Tuesday, September 18, 2007

Bug Test

Tomorrow is the big day. I get to go to the North Carolina Cooperative Extension Service and take a test to get a Commercial Pesticide Applicators License. If I get better than 70% on the test I can then pay the state money for the actual license.

The manuals I have been studying are very anti-pesticide use. Use only as a last resort when a damage threshold has been passed or can be reasonably expected to occur.

This is just another item to add to my resume. Many jobs I have applied for require this license.

So should I kill this Bug? The law says I am legally required to know what it is first.

It will be interesting to see what happens come winter. Are all the bugs and vermin going to head for the warm house when it gets cold or do they just die off?

I have been a bit shocked by the pests here. I came from the tropics. I am used to all kinds of bugs year round and plenty of mice and rats. I am not used to mice that fall out of the ceiling or spiders that like to crawl over you in bed at night.

I have taken certain actions without a license.

Soon I hope to have a license to kill: Bugs

That I will likely rarely use.


chuck b. said...

Spiders crawl on you at night?

This North Carolina suddenly sounds like a terrifying place. I hate spiders.

In summertime, cockroaches used to crawl up from the drain in my kitchen sink in Atlanta which made me nauseous once or twice. I used to just let the hot water run.

In California, ants usually start appearing inside when it cools down in fall, but they don't last very long.

chuck b. said...

And good luck!

Annie in Austin said...

An insect that's interesting outside may be a pest inside. I like to try to photograph them in the garden, but I wouldn't be very calm about the spiders in the boudoir!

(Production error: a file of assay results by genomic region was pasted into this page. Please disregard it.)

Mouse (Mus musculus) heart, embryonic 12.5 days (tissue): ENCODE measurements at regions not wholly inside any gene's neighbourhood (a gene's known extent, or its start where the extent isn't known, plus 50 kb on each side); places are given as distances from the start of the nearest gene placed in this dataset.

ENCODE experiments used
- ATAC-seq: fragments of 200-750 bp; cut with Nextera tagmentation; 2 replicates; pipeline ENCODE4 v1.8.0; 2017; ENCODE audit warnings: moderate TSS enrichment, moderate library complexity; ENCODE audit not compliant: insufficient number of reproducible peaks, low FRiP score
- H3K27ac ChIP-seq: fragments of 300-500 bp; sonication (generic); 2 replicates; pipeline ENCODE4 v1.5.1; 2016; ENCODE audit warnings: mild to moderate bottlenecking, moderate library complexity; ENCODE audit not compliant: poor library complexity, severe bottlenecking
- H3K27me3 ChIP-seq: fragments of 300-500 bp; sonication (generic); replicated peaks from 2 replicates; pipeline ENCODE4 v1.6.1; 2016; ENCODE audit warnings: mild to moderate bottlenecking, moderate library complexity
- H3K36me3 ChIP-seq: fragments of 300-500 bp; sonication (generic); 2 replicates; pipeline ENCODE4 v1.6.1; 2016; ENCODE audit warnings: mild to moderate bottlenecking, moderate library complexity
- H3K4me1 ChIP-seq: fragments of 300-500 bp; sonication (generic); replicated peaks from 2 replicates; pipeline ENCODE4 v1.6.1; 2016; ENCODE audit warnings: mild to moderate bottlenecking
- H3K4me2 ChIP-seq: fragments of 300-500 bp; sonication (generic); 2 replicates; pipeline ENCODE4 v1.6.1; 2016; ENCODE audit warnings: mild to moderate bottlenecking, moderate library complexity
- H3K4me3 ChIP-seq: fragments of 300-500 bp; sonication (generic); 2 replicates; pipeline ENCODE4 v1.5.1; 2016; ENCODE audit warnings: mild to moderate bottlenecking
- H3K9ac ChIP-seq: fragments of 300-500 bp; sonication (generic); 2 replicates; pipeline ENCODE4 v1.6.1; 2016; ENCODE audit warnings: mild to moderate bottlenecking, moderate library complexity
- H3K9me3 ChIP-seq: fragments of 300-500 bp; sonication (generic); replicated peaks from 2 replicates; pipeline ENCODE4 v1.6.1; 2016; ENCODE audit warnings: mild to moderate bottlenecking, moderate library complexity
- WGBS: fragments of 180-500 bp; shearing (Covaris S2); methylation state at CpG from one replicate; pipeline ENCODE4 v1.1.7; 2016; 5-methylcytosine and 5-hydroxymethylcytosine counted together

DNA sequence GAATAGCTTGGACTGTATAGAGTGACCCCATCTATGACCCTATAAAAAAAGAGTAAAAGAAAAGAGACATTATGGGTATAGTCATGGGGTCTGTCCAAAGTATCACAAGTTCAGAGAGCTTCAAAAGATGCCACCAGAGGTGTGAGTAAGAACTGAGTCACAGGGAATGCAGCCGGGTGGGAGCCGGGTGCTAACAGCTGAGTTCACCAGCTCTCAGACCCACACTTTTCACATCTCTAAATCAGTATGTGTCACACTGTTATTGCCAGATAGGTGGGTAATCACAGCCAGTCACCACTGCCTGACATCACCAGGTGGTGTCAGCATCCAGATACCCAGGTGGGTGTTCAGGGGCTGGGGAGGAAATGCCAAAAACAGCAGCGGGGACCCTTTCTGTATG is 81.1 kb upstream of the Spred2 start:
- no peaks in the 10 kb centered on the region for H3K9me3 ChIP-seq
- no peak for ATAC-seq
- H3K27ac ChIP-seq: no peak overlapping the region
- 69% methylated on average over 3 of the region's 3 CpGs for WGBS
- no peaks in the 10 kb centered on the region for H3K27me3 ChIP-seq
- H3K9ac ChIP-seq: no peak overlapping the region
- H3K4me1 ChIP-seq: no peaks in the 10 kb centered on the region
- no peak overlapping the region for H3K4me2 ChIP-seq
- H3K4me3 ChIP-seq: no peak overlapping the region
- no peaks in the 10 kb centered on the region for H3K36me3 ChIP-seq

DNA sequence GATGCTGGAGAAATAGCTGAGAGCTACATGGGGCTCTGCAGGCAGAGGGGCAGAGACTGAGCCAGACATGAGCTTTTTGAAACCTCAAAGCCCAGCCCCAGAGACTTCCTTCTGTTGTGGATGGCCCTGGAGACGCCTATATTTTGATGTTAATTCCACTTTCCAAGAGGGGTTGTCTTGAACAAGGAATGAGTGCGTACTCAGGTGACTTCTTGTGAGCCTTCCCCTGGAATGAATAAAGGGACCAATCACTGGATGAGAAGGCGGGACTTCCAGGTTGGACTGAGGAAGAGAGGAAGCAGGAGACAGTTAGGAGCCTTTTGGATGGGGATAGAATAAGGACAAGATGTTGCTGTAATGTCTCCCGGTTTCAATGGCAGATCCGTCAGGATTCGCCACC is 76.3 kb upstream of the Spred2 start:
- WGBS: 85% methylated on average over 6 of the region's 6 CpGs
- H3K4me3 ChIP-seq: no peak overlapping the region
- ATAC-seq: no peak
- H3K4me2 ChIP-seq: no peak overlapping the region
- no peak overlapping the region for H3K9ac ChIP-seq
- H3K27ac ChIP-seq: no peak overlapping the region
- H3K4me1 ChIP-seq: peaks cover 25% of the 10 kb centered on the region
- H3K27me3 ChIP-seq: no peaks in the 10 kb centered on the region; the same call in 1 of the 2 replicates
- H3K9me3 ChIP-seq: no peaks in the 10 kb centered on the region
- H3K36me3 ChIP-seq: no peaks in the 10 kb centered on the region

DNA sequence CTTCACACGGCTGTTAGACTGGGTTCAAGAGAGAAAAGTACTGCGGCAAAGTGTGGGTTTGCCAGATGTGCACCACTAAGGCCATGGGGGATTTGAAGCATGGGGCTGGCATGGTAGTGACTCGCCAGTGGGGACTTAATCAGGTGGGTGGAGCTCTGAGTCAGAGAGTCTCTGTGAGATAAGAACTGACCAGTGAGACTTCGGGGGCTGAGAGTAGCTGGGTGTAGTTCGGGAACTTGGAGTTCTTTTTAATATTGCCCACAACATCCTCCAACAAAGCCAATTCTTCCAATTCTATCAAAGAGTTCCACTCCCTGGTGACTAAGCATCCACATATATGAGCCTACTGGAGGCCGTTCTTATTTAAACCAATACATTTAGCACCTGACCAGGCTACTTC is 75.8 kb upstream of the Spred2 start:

We hear the term Integrated Pest Management here in Austin, with its admonitions to first find out whether there really is a problem, before assuming every visible insect is out to get us.

Good luck with the test, Christopher.


Cheryl said...

Good luck with the test.
And what is that caterpillar? As kids we used to scare each other talking about what a terrible sting it has, but I never did work up the courage to verify.

Christopher C. NC said...

Well the test was pretty rudimentary so I would hope that I passed. I will hear from them in two weeks.

IPM, Integrated Pest Management is now the standard for Ag Departments and Extension Services. You are expected to co-exist with bugs until a damage threshold has been passed. This threshold is subjective depending on what is involved. In hospitals and food processing the tolerance is often zero.

Yes there are two kinds of spiders that like to hang out in my luxury basement accomodations. The bigger, quarter sized tarantula like spider is the one that likes to get in bed with me the most. I have a spider injury from smacking my hand on the computer desk while flailing about in the dark.

Cheryl I had to go hunting . I think this is a Giant Leopard Moth caterpillar - Hypercompe scribonia

The Moth is pretty neat looking.

Cheryl said...

Thanks Christopher.
Now I remember the wooly bear name, and am glad I didn't touch them. They actually are as dangerous as they look.

Those spiders sound like wolf spiders. They sound well fed. My son would love your place.